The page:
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Image credit: Epic Games

Create VR experiences within VR itself using Unreal Engine

A forthcoming update to Epic Games' toolset brings it into virtual reality.

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Epic Games

Epic Games has been teasing "the future of VR development" recently, and the team is finally ready to tell everyone what that is: Creating virtual reality content within virtual reality itself, using the full version of its Unreal Engine 4. Epic cofounder Tim Sweeney says that while the company's been supporting the likes of the Oculus Rift from the outset, the irony is that, up to this point, the experiences we've seen so far have been developed using the same tools as traditional video games. "Now you can go into VR, have the entire Unreal editor functioning and do it live," he says. "It almost gives you god-like powers to manipulate the world."

So rather than using the same 2D tools (a keyboard, mouse and computer monitor) employed in traditional game development, people making experiences for VR in Unreal can now use a head-mounted display and motion controllers to manipulate objects in a 3D space. "Your brain already knows how to do this stuff because we all have an infinite amount of experience picking up and moving 3D objects," Sweeney says. "The motions you'd do in the real world, you'd do in the editor and in the way you'd expect to; intuitively."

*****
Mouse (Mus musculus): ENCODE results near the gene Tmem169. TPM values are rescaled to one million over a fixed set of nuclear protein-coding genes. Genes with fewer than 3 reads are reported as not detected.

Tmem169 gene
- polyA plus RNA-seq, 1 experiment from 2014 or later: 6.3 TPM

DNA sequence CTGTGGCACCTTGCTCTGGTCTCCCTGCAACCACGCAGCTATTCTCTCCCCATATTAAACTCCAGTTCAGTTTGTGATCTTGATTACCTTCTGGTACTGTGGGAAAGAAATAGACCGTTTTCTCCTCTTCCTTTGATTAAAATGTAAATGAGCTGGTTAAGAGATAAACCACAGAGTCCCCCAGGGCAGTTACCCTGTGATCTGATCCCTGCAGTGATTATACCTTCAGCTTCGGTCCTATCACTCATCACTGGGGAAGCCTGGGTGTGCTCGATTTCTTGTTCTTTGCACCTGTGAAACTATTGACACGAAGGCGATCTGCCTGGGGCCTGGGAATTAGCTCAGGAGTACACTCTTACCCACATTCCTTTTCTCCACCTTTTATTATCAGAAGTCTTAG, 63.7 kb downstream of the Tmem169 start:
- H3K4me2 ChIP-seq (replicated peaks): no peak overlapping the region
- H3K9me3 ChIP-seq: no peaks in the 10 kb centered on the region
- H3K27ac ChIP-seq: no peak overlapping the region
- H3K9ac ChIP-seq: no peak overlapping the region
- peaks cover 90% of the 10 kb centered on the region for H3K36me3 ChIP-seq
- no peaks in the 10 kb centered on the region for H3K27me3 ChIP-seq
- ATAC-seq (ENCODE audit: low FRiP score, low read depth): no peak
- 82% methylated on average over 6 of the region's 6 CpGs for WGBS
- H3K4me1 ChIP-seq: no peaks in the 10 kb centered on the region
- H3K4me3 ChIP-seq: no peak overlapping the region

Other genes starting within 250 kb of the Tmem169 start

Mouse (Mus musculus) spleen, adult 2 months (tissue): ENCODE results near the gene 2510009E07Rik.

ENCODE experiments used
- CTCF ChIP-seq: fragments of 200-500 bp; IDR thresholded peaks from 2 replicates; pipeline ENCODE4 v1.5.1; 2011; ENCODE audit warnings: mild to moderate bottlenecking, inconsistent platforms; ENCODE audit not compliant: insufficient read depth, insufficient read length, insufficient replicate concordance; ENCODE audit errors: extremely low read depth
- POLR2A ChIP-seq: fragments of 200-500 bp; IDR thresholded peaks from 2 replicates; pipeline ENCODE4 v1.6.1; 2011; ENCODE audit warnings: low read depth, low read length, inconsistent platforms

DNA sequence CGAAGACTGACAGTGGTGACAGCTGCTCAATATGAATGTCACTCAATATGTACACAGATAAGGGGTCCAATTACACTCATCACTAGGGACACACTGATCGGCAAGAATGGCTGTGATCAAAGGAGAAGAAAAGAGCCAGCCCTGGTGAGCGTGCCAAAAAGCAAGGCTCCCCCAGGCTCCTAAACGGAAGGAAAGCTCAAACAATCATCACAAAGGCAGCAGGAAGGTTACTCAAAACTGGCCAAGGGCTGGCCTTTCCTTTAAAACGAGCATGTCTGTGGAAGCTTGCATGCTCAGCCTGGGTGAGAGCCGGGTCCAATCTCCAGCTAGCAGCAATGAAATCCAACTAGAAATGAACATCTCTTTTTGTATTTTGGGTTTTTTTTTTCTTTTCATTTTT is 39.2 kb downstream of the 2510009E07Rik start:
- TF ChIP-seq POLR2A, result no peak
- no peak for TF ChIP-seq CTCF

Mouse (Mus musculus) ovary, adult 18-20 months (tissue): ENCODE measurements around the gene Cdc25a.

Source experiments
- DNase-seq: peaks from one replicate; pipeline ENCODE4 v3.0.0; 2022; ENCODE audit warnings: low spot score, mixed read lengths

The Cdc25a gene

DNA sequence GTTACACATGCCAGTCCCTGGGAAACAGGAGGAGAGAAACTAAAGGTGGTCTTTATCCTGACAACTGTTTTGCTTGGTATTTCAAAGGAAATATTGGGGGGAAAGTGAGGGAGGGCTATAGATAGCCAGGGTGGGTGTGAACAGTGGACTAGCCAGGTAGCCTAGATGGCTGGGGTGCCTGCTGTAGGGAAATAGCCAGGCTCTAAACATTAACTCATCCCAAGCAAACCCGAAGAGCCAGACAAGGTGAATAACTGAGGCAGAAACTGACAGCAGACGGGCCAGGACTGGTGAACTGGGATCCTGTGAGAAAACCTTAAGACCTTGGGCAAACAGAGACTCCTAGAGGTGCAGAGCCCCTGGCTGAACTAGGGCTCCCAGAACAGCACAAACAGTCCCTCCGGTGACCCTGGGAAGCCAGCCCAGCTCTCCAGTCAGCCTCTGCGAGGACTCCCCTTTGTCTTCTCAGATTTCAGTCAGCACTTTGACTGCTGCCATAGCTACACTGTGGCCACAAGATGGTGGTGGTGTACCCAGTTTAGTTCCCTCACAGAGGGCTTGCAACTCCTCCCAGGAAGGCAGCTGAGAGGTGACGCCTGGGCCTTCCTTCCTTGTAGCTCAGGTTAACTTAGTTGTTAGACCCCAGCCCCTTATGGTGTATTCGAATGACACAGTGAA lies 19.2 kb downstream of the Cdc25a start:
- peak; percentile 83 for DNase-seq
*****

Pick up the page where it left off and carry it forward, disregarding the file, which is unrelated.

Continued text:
Imagine walking around an environment you're creating in real time, like a carpenter surveying his or her progress while building a house. Looking around, you notice that the pillar you dropped in place earlier is unexpectedly blocking some of the view through a window you just added. Now there isn't a clear line of sight to the snowcapped mountain on the horizon. Within the VR update for Unreal Engine 4, you can pick the pillar up with your hands and adjust its placement until it's right.

"You get far higher-quality content coming out of it because people are able to engage their brains in a much more natural way," Sweeney adds.

This all feeds into Epic's mission to demolish the barriers of entry to its nearly ubiquitous Unreal Engine (like making it free to use), and could further empower VR content creators of any ilk. Considering that so much of what's available to "play" with today in the medium was made by the community itself and not professional developers, that's a pretty big deal.

Sweeney likens it to Minecraft. He says the building tools in Mojang's blocky game are "primitive" compared to a traditional game engine, but the game has introduced some 50 million people to creating their own 3D worlds. "I'd say the top half, or a quarter of [Minecraft players] would, in time, migrate to building 3D worlds using more advanced tools," he says. "[Unreal Engine in VR] creates a much more intuitive path away from the game experiences into being a content creator yourself."

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